Like many of our readers, we'd been looking forward to learning the Tri-Cities Regional Public Facilities District's choice for a publicly funded project.
But regardless of the decision, we also were worried about the fate of the three projects that did not win the board's blessing.
Now that the regional PFD has chosen a $35 million aquatics center as its favored project, what will become of the proposals for the $36 million performing arts center, the $15 million expansion to the Three Rivers Convention Center and the $14.5 million needed to help complete the languishing Hanford Reach Interpretive Center project?
In the case of the convention center, Kennewick made its intentions clear.
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With or without the support of the regional board, the Kennewick Public Facilities District is going to add the 50,000-square-foot exhibit hall.
Even before the regional PFD's vote, city leaders said they could not afford to wait for that group to take a final action and put a proposal before Tri-City voters.
It turns out it didn't matter anyway, as the nod went to the aquatics center, possibly at the TRAC facility in Pasco.
When the regional PFD voted to limit a sales tax request for its pet project to 0.1 percent, that left the door open for Kennewick to ask its city voters for another 0.1 percent. Had the regional PFD voted for 0.2 percent -- the maximum sales tax increase allowed under state law -- it would have shut out the possibility for Kennewick to do the same.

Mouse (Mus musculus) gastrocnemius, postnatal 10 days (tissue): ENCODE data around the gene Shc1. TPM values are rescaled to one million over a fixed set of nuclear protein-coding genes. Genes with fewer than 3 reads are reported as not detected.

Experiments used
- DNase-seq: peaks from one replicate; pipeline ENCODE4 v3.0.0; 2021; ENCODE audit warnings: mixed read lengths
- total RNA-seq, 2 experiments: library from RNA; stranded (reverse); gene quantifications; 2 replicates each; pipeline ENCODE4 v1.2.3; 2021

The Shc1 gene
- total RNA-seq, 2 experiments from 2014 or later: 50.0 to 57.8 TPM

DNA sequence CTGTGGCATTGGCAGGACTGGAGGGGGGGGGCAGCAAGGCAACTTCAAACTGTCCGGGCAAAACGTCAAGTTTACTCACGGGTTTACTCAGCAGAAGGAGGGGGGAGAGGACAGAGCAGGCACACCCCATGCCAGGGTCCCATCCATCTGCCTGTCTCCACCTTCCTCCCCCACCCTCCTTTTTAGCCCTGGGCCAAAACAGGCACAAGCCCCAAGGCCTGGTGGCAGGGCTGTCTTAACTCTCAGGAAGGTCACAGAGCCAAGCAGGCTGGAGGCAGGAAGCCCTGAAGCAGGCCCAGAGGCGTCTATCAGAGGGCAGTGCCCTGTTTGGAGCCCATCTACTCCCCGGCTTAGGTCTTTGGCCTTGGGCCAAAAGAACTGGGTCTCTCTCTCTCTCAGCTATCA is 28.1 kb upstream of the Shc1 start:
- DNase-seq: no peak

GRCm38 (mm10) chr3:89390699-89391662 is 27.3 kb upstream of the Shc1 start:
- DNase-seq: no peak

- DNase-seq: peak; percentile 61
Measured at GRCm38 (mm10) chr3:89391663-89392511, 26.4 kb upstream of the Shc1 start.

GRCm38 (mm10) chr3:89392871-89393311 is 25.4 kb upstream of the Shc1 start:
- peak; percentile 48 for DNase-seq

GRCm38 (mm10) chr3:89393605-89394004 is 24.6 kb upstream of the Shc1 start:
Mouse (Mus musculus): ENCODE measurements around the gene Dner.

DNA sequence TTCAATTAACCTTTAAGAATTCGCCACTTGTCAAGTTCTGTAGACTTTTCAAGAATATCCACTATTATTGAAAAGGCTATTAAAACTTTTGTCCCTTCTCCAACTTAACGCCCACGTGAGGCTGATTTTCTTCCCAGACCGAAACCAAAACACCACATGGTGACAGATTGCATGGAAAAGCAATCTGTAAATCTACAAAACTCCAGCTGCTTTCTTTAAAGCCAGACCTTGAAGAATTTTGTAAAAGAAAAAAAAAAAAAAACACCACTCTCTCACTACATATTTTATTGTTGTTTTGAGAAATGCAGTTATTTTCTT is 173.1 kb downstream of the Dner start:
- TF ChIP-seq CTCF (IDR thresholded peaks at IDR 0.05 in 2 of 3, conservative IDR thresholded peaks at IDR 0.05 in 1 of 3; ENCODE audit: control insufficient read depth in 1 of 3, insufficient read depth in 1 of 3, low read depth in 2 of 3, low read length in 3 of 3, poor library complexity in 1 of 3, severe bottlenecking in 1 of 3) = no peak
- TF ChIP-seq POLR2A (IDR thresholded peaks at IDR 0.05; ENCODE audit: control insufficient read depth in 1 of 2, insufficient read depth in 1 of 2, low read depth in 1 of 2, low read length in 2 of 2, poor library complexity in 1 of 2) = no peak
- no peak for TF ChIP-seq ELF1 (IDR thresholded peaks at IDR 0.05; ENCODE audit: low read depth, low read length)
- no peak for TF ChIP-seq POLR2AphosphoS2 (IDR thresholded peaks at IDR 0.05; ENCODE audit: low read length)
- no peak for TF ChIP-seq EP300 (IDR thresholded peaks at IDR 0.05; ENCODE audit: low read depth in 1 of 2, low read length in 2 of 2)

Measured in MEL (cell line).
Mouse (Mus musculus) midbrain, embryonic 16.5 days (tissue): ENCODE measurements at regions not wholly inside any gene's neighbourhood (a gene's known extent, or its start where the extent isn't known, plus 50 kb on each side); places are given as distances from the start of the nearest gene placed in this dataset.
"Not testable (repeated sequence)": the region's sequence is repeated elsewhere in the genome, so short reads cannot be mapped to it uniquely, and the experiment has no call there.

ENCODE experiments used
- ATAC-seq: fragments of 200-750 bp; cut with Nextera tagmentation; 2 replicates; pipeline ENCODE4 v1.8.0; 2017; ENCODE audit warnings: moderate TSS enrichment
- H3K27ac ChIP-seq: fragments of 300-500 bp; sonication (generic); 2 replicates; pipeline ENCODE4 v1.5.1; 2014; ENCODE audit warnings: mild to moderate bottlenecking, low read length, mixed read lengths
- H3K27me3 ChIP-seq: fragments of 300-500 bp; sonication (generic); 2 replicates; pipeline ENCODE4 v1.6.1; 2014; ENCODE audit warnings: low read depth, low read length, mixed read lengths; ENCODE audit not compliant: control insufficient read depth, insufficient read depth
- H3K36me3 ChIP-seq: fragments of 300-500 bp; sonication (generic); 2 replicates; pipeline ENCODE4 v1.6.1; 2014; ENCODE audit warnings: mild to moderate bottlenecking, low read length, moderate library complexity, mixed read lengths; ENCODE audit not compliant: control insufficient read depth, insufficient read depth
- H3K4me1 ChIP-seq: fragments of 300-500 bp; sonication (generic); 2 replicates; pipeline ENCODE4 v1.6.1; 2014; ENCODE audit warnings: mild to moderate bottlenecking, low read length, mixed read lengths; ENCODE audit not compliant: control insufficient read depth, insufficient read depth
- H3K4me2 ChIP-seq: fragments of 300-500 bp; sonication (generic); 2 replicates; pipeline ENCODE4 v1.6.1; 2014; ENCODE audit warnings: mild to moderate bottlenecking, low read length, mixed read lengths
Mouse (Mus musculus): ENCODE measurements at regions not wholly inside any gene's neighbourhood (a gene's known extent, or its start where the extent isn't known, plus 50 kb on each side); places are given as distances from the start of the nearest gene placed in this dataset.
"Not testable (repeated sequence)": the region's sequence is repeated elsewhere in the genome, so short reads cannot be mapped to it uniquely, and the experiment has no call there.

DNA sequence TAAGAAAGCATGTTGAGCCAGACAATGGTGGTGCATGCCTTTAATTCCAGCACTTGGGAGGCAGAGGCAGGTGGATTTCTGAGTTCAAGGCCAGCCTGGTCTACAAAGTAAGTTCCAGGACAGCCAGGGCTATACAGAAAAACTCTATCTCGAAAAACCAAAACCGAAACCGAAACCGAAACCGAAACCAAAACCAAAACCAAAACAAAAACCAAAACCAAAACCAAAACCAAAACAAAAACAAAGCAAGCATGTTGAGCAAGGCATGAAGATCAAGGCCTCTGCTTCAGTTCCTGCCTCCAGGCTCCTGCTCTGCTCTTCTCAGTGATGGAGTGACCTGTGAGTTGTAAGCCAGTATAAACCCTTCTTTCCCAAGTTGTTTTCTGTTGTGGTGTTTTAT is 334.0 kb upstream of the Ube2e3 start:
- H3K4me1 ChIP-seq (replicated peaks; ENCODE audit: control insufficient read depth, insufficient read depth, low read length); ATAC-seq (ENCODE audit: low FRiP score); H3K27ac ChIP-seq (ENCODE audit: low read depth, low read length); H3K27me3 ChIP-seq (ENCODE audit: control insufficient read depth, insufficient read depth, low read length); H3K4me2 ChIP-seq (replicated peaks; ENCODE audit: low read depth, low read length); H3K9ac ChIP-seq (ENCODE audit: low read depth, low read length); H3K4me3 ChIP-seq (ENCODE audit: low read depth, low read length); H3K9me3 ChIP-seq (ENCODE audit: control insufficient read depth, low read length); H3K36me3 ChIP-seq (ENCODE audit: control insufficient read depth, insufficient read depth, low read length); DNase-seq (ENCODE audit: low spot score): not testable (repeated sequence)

As much as we favor a regional approach to civic projects, Kennewick's plan to forge ahead on its own makes sense.
More space is needed at the convention center, and more amenities are needed to attract new business and retain existing conferences that require more display space than is currently available.
It is expected that a 0.1 percent sales tax increase in Kennewick could pay for the entire expansion. That comes to a dime on a $100 purchase.
Given the clear demand for more exhibit and convention space in the Tri-Cities, the proposal to convert the TRAC in Pasco from an exhibit and event facility to a water park needs to be thoroughly vetted.
Yes, TRAC loses money and must be subsidized by Pasco and Franklin County to stay open. It's a public facility, and such is the nature of the beast. The question isn't whether it loses money, but whether the benefits justify the costs.
It is anticipated that the water park would operate at a loss as well. And the convention center in Kennewick is subsidized by public funding.
Even so, Kennewick is smart to pursue a way to expand the convention center, no matter the fate of TRAC.
It's exciting to see the regional PFD make a decision on a project to pursue and -- fingers-crossed -- eventually present to the voters.
We're glad to see incremental action on community projects, some of which have been talked about for decades.
What will become of the performing arts center proposal has yet to be determined, but the idea has new life and a dedicated constituency.
We expect the Reach project to soldier on in some fashion.
In the end, it will be up to the community to decide if an aquatics center is worth an additional 0.1 percent sales tax increase, if final plans for that project meet board approval and it becomes a choice on a ballot.
And Kennewick will face a challenge getting voters to approve a 0.1 sales tax increase for a convention center expansion, as tax increases are a tough sell around here.
The project is a lot more palatable given the price tag -- $15 million isn't much in terms of public projects -- and by bringing in more convention business, it is guaranteed to generate jobs and revenue for the community.